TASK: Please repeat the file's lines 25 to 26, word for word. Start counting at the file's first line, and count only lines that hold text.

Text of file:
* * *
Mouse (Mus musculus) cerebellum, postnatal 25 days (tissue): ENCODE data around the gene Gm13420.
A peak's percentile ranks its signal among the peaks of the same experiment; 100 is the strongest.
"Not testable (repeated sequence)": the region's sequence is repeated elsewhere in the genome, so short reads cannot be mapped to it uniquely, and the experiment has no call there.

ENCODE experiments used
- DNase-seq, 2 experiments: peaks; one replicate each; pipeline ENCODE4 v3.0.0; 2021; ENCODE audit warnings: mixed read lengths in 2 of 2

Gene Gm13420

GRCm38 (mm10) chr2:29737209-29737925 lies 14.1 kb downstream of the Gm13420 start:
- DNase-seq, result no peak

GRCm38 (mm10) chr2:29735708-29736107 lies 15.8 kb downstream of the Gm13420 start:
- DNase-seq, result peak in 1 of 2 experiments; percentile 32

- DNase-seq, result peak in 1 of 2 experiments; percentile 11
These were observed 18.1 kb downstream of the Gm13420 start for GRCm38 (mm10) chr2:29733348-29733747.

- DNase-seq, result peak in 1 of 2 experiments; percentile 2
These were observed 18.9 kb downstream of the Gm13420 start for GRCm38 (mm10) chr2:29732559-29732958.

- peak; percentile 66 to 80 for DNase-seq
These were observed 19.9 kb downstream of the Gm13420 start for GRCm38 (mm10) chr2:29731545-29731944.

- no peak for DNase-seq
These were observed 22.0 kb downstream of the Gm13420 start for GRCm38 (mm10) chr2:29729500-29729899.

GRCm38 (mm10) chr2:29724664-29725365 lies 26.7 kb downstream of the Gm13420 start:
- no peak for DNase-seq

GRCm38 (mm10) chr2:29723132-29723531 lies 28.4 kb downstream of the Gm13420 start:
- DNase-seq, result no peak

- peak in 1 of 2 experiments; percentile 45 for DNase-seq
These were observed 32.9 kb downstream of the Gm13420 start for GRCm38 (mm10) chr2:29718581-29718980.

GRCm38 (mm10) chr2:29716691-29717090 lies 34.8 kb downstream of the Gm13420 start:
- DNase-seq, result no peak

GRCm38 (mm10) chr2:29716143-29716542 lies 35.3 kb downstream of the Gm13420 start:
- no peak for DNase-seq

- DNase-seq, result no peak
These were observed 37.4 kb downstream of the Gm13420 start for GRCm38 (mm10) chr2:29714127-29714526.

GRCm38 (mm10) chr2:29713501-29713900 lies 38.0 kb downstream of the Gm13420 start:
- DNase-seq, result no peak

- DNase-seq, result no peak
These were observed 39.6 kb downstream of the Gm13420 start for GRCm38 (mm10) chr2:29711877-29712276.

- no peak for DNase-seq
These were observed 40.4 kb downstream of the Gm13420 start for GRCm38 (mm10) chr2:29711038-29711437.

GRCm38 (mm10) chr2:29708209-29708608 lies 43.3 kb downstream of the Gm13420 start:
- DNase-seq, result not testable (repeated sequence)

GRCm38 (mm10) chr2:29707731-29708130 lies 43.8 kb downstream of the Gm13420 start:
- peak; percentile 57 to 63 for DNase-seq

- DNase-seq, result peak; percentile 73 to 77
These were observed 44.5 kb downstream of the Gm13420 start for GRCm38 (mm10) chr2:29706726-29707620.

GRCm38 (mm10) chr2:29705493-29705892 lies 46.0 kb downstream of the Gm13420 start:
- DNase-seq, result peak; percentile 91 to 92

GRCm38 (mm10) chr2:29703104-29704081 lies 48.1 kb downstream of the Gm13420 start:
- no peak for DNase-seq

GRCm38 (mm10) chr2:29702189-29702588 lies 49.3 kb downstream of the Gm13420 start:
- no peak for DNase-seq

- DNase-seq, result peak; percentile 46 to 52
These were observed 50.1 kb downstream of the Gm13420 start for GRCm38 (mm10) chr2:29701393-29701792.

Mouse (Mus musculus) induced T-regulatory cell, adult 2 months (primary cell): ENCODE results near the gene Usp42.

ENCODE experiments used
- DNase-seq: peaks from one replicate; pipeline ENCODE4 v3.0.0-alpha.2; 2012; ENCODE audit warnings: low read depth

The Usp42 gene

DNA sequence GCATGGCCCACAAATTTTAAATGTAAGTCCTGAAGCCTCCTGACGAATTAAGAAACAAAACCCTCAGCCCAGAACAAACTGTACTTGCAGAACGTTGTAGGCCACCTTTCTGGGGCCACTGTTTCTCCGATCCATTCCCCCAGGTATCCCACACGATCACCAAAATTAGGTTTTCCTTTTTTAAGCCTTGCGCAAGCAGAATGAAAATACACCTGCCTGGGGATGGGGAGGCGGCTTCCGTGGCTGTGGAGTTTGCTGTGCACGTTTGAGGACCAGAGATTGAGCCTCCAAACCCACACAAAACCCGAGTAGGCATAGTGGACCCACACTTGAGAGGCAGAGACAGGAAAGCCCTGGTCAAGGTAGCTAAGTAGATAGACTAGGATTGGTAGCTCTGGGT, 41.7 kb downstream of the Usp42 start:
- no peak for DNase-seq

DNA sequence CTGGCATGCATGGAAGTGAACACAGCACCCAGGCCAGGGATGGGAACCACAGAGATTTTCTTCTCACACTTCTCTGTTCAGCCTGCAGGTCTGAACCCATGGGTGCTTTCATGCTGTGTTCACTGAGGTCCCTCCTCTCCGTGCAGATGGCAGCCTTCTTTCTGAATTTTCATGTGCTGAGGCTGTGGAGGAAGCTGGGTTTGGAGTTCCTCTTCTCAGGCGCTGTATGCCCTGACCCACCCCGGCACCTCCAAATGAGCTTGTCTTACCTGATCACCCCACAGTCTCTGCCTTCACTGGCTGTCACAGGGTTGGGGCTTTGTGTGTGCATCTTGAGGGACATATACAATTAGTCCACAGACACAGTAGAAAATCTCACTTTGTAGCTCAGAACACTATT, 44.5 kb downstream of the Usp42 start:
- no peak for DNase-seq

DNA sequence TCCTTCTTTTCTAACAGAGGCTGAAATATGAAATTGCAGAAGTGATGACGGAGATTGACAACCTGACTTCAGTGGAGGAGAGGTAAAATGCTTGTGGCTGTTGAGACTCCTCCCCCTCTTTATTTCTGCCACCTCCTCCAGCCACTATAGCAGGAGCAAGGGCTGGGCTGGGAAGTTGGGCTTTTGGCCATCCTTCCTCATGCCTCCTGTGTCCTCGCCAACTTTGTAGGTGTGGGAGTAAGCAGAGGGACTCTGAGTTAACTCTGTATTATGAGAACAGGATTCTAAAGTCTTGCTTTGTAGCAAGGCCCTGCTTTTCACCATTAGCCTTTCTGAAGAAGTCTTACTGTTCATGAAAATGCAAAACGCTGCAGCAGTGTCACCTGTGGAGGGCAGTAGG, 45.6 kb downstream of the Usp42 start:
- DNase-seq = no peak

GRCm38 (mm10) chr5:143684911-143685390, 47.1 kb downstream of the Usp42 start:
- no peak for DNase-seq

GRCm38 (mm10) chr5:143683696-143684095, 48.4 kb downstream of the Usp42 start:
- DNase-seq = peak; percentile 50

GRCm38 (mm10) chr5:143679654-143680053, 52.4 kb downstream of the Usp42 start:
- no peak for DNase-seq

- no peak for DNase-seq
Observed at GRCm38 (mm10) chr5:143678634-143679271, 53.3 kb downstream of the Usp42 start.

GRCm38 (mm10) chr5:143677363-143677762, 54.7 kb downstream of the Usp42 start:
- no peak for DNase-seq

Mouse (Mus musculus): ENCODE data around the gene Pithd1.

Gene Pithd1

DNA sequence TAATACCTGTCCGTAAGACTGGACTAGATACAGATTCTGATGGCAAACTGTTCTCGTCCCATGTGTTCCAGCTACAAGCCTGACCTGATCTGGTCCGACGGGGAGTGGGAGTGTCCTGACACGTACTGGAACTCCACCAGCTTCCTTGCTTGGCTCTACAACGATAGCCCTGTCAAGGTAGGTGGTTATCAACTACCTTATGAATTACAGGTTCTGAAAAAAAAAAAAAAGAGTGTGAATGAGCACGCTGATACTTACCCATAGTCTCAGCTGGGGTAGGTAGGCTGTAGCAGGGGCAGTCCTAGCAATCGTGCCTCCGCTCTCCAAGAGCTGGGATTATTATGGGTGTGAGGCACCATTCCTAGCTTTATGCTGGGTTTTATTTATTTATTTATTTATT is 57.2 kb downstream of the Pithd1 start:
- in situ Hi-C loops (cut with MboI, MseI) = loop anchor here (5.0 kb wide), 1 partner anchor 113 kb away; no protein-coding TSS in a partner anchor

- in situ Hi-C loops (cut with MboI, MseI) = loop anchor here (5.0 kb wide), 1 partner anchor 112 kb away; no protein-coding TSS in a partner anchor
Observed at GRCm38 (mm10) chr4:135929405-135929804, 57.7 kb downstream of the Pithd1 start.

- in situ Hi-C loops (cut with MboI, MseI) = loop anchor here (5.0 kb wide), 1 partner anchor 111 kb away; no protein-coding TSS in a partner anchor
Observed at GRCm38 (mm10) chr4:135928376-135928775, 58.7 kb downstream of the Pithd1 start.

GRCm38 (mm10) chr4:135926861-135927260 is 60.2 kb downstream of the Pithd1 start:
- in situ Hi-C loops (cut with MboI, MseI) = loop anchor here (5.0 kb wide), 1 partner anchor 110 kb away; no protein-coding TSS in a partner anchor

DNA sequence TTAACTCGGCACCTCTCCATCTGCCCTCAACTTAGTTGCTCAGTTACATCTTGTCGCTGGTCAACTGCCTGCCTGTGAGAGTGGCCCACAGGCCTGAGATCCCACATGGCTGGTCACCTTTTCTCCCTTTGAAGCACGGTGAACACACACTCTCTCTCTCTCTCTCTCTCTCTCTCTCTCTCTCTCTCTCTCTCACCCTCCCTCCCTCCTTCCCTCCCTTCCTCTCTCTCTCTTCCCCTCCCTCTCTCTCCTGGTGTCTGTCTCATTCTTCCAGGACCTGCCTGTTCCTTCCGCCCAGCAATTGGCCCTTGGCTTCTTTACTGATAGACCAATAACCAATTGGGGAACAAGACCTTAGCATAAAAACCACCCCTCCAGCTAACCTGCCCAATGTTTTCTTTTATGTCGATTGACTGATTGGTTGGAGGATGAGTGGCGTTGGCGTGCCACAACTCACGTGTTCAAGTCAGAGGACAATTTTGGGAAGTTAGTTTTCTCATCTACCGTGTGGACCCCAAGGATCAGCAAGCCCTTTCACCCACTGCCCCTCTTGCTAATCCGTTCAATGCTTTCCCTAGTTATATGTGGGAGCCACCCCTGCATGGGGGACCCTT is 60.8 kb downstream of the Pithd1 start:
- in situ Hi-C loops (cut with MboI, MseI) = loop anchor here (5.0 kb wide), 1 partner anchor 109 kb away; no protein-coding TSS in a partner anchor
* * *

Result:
GRCm38 (mm10) chr2:29716691-29717090 lies 34.8 kb downstream of the Gm13420 start:
- DNase-seq, result no peak